http://www.amazon.com/Visus-William-C-Walker-ebook/dp/B00U8ZN4GE/ref=sr_1_1?s=books&ie=UTF8&qid=1425587154&sr=1-1&keywords=Visus

Imagine: A Drug Free MS

Copaxone

     My very first multiple sclerosis attack, which by the way my doctor at the time assured me was just a pinched nerve, lasted around three months. And my symptoms were extremely mild although they did pretty much affect every part of my body. And then, at the end of those three months, that was it I didn’t have any other attacks or symptoms for the next six plus years.

     Fast forward twenty two years and I’m reading how in many cases, after that very first MS event, researchers now believe that the body essentially still retains its ability to repair that initial damage that is done to the myelin. And at least in my case this certainly seems to fit my own disease’s early progression. However, as time goes on your body slowly starts to lose its ability to continue these repairs and the damage becomes much more serious to the central nervous system. Which also seems to fit me, unfortunately, pretty well.

     If that is all true, and only more research will answer that, it seems to me that science should eventually be able to turn the bodies own ability to make these repairs back on. And that is all very encouraging but it was something that I read a few minutes later in my own research that really caught my attention.

     Many researchers are stating that it appears that most of the damage caused by multiple sclerosis takes place up until the age of sixty. And after this, MRI’s are showing little further deterioration in the brain and spinal tissue. And their also starting to question whether or not it’s even prudent to continue use of any of the current disease modifying drugs as they may no longer be having any effect on MS progression.

     Well, I’m not sure about anyone else, but I sure am tired of giving myself daily or every other day injections. I plan to watch the studies very closely over the next couple of years, which will make me sixty, to see if this continues to look like a reality. And if it does, I plan to have a very long discussion with my neurologist.

     I’m rapidly coming to the conclusion that it may be time for me, and perhaps others, to start to consider weaning themselves off of these very expensive treatments which in turn would start to squeeze these drug companies’ profits to the point where they may start to actually look for a cure instead, or, probably not!

by Bill Walker

I just recently published my very first novel, if interested here is the link:

http://www.amazon.com/Visus-William-C-Walker-ebook/dp/B00U8ZN4GE/ref=sr_1_1?s=books&ie=UTF8&qid=1426799056&sr=1-1&keywords=Visus

MS and My Experience in a Clinical Trial

Bill Walker

Bill Walker

Literally just months before I was stricken with my first major MS attack I quit my job to search for another position which meant giving up my health insurance and everything else in hopes of bettering my life. And as you probably have already figured out, this was not one of my best ideas and I paid for that mistake mightily. Let’s fast forward a year and a half roughly from that point to my diagnosis of a major disease with no insurance and no money to speak of to try and treat my illness. It became pretty apparent pretty quickly that without insurance I was going to have to be creative when trying to deal with the crushing news that I had Multiple Sclerosis and no way to financially deal with it. And then someone, I don’t remember who, asked if I had considered signing up for a Clinical Trial?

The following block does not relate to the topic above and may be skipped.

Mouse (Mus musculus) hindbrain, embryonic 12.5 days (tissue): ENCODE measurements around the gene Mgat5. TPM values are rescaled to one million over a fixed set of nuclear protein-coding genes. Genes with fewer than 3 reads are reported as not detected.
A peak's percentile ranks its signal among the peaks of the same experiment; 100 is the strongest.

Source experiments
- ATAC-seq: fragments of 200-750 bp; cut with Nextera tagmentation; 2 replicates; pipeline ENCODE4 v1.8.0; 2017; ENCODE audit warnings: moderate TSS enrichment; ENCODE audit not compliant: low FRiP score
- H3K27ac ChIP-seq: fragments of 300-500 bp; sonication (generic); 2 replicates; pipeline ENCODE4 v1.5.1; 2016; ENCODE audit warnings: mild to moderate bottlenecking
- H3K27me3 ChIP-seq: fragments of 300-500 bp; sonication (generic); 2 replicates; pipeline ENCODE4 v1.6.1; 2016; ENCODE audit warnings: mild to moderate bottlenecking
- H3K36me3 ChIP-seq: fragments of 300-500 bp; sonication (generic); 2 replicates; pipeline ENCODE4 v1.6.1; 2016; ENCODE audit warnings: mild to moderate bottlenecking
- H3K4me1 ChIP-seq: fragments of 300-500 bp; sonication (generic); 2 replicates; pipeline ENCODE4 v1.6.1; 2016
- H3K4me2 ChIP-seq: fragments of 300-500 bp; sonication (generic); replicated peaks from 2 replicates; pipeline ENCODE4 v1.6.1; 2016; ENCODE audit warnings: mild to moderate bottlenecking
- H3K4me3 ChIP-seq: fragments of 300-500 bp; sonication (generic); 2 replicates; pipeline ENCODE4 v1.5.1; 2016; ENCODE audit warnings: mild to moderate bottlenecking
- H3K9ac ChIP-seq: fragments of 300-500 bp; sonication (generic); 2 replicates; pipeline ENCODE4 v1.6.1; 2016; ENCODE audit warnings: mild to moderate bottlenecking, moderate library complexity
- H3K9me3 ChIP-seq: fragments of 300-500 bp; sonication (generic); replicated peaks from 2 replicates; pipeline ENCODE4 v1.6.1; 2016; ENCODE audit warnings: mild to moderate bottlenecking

When I first started checking out what and where I could go I was apprehensive about whether or not you needed to be insured before they would consider you, and when I found out that you didn’t need any insurance I was ready to do whatever it took to get signed up as it finally felt like something was going right in my life. A few phone calls was all it took to bring me to Virginia Mason Hospital in Seattle Washington and to Doctor Mariko Kita head of staff in the Neurology’s clinical trial’s department. It just so happened that they had two new studies that were just getting underway and in both cases the patient, me, was assured of getting a real drug and not a placebo as can often happen in one of these studies where a control group is always used to determine the efficacy of the drug, or drugs, that are being studied. After considering them both I choose the one that sounded a little bit safer and began the long question and answer process that you have to go though before even being seriously considered. And on the very next visit I was accepted into the study I wanted to participate in and shuttled off to my intake physical which is a real physical where you are probed prodded and lab tested for anything that could negatively influence the outcome of the study before finally being sent to EKG for a heart monitor test. I passed everything with flying stars and told when to return to start my study medication.

     In the study that I choose to participate in there were three groups the first one was the control group that received 20mg Copaxone and since this group was receiving a pre-filled daily dose there was no way they could use this group as a blind study group where the Doctors who were doing the study wouldn’t be able to tell the difference in results with the drug being studied which is often the case. The other two groups consisted of one that would receive the regular dose of 0.25mg Betaseron, now I think they have changed that to 0.30mg, every other day and the third group would get the increased Betasron dose of 0.50mg every other day. The study was a two year blind study between the two Beatseron groups to determine if the larger dose was more effective then the regular dosage. After the two years was finished I received the study results and found out that I had been in the regular 0.25mg dose of Betaseron group. And in the studies final conclusions it was determined that there was no statistical difference between the regular dose of Betaseron and the larger dose of Betaseron.